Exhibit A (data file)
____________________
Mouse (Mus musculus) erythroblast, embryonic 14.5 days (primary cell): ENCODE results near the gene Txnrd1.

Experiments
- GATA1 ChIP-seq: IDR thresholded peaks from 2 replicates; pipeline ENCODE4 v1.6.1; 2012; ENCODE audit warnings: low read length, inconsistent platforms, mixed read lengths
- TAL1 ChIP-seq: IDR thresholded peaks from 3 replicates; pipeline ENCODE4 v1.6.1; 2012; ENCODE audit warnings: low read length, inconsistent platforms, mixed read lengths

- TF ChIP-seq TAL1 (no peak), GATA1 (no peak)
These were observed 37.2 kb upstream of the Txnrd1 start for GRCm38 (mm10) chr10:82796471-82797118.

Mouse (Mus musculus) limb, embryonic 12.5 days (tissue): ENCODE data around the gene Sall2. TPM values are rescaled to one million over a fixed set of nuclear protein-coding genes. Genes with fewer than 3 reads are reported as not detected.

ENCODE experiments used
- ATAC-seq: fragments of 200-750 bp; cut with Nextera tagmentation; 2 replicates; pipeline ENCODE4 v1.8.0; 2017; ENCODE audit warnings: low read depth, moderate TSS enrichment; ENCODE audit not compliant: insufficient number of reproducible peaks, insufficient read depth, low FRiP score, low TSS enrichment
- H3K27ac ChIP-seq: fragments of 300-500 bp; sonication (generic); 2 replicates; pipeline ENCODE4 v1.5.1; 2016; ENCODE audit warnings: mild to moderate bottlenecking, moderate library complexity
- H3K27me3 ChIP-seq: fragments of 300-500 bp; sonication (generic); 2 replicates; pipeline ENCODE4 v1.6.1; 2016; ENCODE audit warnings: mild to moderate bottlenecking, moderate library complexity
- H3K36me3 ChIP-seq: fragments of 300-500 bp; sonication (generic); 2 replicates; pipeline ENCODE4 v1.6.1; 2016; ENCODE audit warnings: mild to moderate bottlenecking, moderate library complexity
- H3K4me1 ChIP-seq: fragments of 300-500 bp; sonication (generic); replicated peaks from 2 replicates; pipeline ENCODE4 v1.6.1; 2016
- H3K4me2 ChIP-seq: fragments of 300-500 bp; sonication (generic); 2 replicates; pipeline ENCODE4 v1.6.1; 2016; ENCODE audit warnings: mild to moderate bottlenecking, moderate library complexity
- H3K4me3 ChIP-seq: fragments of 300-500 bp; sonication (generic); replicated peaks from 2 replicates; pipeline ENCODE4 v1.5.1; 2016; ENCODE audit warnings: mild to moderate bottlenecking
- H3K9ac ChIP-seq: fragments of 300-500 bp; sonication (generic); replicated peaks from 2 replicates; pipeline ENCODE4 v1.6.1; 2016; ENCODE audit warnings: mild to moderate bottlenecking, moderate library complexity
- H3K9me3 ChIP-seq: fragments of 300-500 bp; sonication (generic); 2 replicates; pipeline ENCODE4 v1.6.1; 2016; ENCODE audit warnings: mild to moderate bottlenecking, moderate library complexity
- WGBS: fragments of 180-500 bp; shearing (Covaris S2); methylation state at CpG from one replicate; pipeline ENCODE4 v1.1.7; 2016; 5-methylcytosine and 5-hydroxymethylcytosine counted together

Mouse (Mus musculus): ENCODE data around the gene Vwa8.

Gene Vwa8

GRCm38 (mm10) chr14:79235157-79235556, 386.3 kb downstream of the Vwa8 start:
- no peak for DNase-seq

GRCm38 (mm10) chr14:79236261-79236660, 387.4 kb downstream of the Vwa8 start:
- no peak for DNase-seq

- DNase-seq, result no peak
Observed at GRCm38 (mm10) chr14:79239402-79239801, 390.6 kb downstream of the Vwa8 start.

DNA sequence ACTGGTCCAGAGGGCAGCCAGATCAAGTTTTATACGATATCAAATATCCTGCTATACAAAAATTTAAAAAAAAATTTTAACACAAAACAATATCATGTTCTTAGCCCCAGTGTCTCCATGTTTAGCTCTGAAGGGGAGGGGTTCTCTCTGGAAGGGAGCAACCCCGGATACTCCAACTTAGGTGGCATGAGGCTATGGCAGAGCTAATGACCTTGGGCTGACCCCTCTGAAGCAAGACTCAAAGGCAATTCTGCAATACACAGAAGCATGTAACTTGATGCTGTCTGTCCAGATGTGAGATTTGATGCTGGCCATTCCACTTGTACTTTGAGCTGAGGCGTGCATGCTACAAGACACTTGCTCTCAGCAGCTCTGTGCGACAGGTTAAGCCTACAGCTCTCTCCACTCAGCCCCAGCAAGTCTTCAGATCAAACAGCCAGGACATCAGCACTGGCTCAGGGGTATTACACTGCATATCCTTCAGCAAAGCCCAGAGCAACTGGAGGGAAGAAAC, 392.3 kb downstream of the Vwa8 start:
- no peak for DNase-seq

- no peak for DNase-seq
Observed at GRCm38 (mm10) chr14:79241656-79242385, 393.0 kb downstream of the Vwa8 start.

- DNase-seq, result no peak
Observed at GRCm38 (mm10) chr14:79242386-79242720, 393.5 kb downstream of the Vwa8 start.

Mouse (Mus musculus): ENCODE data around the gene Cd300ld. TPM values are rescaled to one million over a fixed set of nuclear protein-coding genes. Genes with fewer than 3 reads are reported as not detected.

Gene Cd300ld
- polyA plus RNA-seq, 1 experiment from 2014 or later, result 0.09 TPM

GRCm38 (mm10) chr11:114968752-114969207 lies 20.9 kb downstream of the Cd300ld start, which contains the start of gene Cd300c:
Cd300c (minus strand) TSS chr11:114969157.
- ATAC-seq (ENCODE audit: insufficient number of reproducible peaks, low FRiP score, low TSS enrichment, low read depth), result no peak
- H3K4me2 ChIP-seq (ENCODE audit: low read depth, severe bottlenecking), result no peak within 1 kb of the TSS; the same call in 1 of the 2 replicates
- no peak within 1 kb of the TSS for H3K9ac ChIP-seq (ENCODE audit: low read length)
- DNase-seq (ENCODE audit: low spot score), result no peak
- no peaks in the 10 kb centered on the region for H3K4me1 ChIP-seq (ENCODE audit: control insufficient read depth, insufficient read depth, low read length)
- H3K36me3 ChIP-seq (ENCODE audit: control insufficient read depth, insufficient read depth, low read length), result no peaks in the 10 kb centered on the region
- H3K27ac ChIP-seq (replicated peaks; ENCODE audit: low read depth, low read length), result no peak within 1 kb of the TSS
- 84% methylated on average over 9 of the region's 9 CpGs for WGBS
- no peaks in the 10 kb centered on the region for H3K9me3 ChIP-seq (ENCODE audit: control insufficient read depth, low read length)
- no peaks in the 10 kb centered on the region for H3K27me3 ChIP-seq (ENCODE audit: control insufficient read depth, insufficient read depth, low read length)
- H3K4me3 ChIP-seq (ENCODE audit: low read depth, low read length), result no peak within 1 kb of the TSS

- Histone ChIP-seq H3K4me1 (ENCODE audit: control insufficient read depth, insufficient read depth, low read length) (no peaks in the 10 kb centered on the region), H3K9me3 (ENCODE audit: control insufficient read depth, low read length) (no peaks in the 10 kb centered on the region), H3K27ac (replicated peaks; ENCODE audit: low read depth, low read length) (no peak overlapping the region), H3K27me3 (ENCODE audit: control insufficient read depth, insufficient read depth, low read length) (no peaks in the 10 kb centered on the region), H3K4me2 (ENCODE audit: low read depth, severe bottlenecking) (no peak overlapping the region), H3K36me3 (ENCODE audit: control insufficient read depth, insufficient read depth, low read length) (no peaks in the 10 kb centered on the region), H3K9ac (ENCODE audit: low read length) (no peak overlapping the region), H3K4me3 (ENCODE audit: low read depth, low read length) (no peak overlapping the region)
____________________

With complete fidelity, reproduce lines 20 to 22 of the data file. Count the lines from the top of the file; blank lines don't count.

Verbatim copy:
Gene Vwa8

GRCm38 (mm10) chr14:79235157-79235556, 386.3 kb downstream of the Vwa8 start:
- no peak for DNase-seq